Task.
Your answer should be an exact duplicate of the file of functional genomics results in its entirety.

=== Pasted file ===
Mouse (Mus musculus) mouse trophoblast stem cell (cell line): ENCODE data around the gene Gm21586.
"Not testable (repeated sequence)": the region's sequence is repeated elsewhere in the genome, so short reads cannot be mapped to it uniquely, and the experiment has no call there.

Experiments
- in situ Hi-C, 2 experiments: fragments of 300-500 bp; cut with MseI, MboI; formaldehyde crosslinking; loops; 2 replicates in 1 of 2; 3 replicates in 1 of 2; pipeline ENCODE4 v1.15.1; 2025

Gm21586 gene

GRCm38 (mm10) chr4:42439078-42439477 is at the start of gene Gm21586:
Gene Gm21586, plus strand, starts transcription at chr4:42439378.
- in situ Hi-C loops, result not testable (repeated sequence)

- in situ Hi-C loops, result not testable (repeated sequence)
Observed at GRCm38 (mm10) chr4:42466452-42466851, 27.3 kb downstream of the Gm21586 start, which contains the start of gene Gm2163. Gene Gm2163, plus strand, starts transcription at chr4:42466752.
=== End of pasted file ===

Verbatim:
Mouse (Mus musculus) mouse trophoblast stem cell (cell line): ENCODE data around the gene Gm21586.
"Not testable (repeated sequence)": the region's sequence is repeated elsewhere in the genome, so short reads cannot be mapped to it uniquely, and the experiment has no call there.

Experiments
- in situ Hi-C, 2 experiments: fragments of 300-500 bp; cut with MseI, MboI; formaldehyde crosslinking; loops; 2 replicates in 1 of 2; 3 replicates in 1 of 2; pipeline ENCODE4 v1.15.1; 2025

Gm21586 gene

GRCm38 (mm10) chr4:42439078-42439477 is at the start of gene Gm21586:
Gene Gm21586, plus strand, starts transcription at chr4:42439378.
- in situ Hi-C loops, result not testable (repeated sequence)

- in situ Hi-C loops, result not testable (repeated sequence)
Observed at GRCm38 (mm10) chr4:42466452-42466851, 27.3 kb downstream of the Gm21586 start, which contains the start of gene Gm2163. Gene Gm2163, plus strand, starts transcription at chr4:42466752.